by Masako Togawa Pushkin Vertigo
First published in 1963 Republished 10/02/2018 Genre: Thrillers / Crime fiction Pages: 224 Goodreads
With The Master Key, the author Masako Togawa has gotten me used to very clever mysteries, a bit like another amazing Japanese mystery writer, Keigo Higashino in The Devotion of Suspect X, for instance. So I’m thrilled to present today another classic by Togawa: The Lady Killer. I actually don’t like the official synopsis, which I think takes off a major part of the suspense, so for your own reading pleasure, skip it.
Apart from that, Pushkin Vertigo is doing an awesome job at publishing mysteries in world literature.
The book opens in a bar, where “wandering minstrels” play a melody by Schumann. A female customer, Keiko Obana, hears another customer sing the lyrics, and she joins him. That’s how they meet. A few months later, she’s found dead. Suicide? Why? Murder? Why? Who would have done that? Keiko is survived by her elder sister Tsuneko.
Then we turn to Ichiro Honda, who lives a double life: with his wife in Osaka on weekends, and with a collection of women on weekdays in Tokyo, where he works as a computer expert. From November 1963-January 1964, we discover that several of the women Honda slept with have been murdered. Evidence points clearly to him as the guilty party, but an experienced lawyer is not totally sure and starts his own investigation with his young assistant.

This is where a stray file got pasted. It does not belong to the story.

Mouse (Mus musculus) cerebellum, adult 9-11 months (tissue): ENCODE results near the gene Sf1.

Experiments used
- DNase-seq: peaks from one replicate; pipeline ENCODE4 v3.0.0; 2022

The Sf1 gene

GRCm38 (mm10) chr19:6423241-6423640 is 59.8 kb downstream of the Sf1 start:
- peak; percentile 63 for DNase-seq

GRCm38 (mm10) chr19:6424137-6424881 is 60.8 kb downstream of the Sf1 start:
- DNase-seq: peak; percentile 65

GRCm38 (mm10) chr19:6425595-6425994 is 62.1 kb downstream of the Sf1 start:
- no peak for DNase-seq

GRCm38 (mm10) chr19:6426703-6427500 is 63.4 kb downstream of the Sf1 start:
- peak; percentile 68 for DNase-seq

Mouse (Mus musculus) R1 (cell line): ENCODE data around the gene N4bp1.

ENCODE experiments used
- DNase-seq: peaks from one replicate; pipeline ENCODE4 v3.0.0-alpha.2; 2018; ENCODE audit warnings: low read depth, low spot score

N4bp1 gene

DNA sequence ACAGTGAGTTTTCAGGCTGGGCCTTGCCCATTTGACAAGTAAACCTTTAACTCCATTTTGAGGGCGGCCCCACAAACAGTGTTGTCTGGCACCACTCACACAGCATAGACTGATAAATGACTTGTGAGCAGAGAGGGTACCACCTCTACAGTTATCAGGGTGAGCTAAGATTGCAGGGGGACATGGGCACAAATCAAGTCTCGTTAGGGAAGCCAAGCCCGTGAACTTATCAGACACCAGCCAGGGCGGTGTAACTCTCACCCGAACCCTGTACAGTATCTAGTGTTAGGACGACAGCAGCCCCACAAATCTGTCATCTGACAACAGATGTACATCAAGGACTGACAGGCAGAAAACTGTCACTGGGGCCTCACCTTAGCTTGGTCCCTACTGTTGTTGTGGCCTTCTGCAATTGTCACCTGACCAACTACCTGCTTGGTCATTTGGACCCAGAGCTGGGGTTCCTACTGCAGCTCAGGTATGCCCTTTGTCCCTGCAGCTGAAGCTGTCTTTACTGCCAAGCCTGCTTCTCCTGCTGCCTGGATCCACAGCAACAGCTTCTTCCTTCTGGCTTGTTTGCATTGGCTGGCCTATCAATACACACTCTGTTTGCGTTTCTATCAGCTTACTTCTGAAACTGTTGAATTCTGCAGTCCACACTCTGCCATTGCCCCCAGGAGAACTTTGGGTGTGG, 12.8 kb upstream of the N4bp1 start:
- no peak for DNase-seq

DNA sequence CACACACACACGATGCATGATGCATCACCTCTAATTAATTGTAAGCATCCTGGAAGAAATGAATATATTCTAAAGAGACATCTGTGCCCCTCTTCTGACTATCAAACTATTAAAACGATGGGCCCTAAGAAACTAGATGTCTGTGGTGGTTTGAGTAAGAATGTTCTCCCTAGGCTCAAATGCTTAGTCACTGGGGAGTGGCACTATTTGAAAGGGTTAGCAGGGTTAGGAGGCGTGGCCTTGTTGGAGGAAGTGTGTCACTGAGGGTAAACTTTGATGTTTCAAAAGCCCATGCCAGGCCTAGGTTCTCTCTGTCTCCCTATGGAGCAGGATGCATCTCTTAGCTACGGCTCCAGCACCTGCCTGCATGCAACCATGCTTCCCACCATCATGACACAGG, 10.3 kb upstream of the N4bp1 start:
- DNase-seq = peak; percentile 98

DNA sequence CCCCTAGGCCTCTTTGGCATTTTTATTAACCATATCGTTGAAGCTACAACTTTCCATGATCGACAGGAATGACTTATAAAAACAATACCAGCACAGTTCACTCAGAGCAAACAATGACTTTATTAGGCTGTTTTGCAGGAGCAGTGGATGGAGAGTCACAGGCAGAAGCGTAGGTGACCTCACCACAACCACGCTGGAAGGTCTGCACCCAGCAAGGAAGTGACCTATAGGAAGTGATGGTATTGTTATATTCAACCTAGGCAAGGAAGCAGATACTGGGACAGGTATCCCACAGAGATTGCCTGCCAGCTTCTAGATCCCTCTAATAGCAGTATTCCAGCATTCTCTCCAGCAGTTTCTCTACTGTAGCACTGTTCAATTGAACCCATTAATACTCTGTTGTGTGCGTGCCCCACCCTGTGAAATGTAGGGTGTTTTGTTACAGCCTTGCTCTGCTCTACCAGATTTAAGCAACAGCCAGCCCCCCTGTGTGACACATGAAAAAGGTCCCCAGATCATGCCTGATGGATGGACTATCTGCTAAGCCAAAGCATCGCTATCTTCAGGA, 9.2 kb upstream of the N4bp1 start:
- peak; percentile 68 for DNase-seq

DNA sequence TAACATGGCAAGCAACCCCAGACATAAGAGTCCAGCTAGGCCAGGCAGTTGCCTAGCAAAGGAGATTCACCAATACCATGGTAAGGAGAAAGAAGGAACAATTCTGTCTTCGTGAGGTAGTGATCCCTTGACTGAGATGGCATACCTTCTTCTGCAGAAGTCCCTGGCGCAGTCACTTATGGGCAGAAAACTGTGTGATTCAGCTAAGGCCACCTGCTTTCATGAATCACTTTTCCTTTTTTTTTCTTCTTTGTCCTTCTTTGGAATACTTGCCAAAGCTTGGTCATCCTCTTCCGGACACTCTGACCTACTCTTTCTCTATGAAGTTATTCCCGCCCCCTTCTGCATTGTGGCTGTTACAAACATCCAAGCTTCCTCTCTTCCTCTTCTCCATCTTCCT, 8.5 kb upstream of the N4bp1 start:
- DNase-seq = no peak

I thought all along I was smart enough to avoid the red herrings and see through, to finally get a major surprise in the last part. The very end of the book though, seemed a bit flat and anticlimactic to me.
Apart from the great construction of the plot, I really enjoyed the feeling of an inevitable net coming over one of the main character. It created great tension.
VERDICT:Great suspenseful Japanese thriller with very smart plot.
HAVE YOU READ THIS BOOK? What’s your favorite Japanese classic?
SHARE YOUR THOUGHTS IN A COMMENT PLEASE
In full compliance with FTC Guidelines, I received this ebook for free from the publisher through Edelweiss. I was in no way compensated for this post as a reviewer, and the thoughts are my own.